Guido von Pirquet

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Guido von Pirquet (March 30, 1880 – April 17, 1966) was an Austrian pioneer of astronautics and a Baron of a lower noble family.[1]

Born near Vienna, he was educated at Technische Hochschule in Vienna and Graz. He developed an interest in rocketry, building and testing model rockets in 1927.[1] In 1928, he proposed the idea of building a space station in low Earth orbit (LEO) for fueling vehicles to travel to the other planets.[2] He published detailed calculations for how this type of mission could be completed. For this reason, he is considered the true "father of the space station".[3] Along with Rudolf Zwerina, he founded the Austrian Society for Rocket Technology in 1931.[4] His interest in rocketry waned following the Anschluss in 1938.[1]

Guido von Pirquet is one of several scientists working in the pre-spaceflight era (1920-1957) who fully understood the promise of the gravity assist method for reducing flight time and increasing payload to the outer planets. He gave detailed formulas showing how close passage of Jupiter could be used to make a large change in the velocity and orbital energy of a spacecraft. His vector diagrams clearly show the gravity assist mechanism that are identical to those used later by Krafft Ehricke (1956) and much later by Minovitch (1961). Minovitch claims incorrectly that he is the "inventor" of the gravity assist space flight technique..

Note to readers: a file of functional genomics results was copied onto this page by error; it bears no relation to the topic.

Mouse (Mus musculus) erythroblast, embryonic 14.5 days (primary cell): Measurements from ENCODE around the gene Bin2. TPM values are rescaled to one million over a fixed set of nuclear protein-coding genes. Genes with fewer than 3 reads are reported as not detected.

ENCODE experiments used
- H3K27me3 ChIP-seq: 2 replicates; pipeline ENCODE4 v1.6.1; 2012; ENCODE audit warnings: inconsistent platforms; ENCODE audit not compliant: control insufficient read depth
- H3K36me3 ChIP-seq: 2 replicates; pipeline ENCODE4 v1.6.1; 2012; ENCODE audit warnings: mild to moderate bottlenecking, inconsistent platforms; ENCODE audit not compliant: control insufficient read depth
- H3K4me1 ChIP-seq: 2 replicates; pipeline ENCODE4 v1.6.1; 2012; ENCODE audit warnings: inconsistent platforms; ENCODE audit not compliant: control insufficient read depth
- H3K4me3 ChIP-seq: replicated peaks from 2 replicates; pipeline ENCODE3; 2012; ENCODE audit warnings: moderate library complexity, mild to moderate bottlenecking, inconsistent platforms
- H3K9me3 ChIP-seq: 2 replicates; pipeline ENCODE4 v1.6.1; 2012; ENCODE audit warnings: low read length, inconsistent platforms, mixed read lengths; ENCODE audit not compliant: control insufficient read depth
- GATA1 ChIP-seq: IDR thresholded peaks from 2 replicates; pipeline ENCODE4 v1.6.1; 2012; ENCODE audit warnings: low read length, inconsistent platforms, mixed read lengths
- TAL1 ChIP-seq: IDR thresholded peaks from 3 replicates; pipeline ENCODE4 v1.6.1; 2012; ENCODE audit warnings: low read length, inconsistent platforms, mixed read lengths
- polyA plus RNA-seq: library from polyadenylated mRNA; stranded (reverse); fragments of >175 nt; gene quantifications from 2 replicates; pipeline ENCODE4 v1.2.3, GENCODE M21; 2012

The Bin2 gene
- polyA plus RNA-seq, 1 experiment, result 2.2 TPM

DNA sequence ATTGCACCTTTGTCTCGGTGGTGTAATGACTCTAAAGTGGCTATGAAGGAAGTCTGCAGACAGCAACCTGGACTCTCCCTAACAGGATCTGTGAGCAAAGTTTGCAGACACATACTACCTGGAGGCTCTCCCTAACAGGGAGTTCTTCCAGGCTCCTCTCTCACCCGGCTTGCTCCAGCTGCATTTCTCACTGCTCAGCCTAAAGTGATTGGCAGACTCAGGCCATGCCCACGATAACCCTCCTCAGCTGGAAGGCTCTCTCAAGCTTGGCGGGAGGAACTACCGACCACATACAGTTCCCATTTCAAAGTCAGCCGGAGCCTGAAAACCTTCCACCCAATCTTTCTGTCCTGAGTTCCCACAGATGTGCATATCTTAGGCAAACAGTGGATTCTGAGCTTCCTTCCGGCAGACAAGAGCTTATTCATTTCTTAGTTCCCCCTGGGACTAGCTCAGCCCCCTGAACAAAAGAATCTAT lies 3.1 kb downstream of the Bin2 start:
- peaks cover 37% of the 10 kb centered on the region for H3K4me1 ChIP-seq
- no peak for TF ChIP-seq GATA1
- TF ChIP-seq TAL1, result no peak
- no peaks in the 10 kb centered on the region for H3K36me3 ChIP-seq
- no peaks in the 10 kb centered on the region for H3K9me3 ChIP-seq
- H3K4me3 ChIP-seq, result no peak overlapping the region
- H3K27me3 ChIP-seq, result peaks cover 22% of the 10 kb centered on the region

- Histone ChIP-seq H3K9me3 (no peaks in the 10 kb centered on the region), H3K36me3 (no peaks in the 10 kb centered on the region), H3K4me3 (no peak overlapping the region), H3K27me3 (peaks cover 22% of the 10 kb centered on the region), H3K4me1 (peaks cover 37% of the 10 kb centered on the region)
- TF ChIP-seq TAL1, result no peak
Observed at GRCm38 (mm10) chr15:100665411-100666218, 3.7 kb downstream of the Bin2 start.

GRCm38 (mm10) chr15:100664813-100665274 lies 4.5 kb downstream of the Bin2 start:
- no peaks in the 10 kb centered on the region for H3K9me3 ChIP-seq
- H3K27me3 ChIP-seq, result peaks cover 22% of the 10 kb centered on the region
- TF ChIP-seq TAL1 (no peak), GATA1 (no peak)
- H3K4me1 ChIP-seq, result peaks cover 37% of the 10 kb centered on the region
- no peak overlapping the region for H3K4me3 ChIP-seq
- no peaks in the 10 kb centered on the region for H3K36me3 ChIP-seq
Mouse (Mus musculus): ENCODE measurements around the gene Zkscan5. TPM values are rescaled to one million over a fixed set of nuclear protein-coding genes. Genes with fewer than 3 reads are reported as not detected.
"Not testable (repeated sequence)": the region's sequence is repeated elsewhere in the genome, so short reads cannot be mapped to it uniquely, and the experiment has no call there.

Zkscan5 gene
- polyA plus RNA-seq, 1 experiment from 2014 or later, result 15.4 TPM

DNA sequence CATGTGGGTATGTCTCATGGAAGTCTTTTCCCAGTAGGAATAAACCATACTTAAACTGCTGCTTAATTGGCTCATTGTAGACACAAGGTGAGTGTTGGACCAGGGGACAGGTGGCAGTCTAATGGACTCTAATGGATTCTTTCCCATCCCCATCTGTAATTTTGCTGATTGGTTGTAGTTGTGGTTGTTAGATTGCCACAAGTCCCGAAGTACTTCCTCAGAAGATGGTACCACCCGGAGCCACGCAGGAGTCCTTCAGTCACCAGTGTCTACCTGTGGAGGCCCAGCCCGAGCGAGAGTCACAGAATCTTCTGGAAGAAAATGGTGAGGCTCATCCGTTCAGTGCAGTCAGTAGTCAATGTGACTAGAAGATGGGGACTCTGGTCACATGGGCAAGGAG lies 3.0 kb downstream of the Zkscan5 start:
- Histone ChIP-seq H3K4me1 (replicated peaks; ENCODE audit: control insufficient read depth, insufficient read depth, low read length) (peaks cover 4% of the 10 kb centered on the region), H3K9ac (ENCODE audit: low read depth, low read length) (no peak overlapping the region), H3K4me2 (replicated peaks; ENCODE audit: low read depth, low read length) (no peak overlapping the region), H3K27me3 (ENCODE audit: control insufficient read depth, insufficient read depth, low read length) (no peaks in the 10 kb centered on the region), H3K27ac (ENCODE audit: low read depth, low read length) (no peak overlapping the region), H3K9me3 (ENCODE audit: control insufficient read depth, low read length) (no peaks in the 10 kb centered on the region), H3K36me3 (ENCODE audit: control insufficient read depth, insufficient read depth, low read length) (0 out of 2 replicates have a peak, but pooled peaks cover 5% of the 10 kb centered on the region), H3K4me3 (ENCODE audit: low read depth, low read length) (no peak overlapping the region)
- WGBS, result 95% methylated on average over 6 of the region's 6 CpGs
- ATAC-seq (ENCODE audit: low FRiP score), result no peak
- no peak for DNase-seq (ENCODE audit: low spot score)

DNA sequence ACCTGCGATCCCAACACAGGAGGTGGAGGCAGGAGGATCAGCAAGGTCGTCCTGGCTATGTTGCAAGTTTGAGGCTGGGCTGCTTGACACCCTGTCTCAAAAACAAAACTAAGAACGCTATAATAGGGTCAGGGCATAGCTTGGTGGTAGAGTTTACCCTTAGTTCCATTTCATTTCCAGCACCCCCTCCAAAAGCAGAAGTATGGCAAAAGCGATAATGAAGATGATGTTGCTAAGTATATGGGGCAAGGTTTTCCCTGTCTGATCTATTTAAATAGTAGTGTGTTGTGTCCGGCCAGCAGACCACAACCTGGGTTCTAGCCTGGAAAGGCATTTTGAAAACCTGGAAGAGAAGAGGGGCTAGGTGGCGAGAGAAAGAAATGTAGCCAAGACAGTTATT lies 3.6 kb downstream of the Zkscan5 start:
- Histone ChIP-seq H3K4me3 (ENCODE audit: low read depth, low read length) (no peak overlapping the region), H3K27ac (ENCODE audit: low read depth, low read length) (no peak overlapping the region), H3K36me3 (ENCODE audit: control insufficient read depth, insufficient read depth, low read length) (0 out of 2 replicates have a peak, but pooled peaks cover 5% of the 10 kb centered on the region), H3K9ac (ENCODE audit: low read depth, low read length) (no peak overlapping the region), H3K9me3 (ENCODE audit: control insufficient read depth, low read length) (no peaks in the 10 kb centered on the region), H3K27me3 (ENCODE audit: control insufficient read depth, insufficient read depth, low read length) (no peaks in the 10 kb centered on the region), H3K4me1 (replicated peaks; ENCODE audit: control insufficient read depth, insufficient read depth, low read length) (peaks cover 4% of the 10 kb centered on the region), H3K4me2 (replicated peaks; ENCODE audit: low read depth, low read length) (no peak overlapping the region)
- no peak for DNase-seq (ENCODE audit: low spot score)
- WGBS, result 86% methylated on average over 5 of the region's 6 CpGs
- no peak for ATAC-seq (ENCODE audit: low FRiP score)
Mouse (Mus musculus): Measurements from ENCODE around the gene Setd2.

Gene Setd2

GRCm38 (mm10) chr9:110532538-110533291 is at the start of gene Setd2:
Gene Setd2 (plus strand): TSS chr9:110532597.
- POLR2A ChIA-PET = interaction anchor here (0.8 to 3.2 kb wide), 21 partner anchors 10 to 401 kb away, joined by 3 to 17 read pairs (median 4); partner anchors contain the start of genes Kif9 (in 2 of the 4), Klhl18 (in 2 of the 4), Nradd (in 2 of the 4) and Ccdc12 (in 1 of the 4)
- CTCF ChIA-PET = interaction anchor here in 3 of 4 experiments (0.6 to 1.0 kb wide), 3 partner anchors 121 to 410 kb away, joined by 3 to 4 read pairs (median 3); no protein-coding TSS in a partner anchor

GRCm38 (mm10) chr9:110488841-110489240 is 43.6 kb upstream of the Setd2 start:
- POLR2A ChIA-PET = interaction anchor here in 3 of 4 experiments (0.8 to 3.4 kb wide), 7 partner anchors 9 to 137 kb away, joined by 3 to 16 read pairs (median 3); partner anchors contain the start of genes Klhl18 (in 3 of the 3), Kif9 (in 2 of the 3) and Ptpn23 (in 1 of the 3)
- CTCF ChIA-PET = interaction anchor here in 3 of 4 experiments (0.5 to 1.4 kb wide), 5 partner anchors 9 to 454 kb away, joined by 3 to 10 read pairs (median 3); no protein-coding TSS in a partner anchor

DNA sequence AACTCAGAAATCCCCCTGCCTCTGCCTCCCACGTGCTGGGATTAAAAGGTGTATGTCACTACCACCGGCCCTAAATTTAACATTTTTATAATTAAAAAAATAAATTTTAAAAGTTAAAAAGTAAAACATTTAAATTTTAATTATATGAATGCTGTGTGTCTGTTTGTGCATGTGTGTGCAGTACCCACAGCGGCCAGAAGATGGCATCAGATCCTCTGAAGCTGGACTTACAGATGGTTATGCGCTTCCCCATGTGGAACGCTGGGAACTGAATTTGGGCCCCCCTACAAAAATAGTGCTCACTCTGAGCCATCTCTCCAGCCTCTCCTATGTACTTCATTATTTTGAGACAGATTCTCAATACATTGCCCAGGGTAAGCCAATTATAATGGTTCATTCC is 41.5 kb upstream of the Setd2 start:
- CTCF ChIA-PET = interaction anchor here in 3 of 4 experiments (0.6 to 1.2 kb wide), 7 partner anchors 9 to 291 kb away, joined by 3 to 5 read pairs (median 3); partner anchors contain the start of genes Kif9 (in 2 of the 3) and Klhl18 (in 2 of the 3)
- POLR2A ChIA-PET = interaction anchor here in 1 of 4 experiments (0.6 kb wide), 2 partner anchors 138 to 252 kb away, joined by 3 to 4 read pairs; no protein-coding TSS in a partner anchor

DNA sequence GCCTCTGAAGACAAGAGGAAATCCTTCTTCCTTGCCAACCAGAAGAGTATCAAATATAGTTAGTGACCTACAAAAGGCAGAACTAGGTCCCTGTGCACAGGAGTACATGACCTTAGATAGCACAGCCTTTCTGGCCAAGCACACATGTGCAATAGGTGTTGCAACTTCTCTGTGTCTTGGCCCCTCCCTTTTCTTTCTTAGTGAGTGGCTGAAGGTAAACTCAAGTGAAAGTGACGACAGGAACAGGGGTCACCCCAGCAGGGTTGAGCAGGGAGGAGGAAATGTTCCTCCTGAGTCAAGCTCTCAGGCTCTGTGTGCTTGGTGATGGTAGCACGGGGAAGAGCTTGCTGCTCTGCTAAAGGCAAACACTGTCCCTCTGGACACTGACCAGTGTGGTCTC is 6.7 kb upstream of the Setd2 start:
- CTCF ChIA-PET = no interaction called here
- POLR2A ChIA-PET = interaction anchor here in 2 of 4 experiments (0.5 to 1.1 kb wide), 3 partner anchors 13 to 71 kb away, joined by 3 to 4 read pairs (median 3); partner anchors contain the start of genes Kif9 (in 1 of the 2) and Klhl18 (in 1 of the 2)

Pirquet crater on the Moon is named after him.[5] He was inducted as an honorary fellow of the British Interplanetary Society in 1949, their highest honor.[6] In 1976, he was inducted into the International Space Hall of Fame.[1] His brother, Clemens von Pirquet, became a scientist and pediatrician.

References[edit]

  1. ^ a b c d "Guido von Pirquet", International Space Hall of Fame, The New Mexico Museum of Space History, retrieved 2012-04-06. 
  2. ^ Burgess, Eric (1993), Outpost on Apollo's Moon, Columbia University Press, p. 172, ISBN 0231076665. 
  3. ^ Mark, Hans (1987), The Space Station: A Personal Journey, Duke University Press, p. 7, ISBN 0822307278. 
  4. ^ Gruntman, Mike (2004), Blazing The Trail: The Early History Of Spacecraft And Rocketry, General Publication Series, AIAA, p. 130, ISBN 156347705X 
  5. ^ Menzel, D. H.; et al. (1971), "Report on Lunar Nomenclature by The Working Group of Commission 17 of the IAU", Space Science Reviews, 12 (2): 136, Bibcode:1971SSRv...12..136M, doi:10.1007/BF00171763. 
  6. ^ Honours and Awards, British Interplanetary Society, retrieved 2012-04-06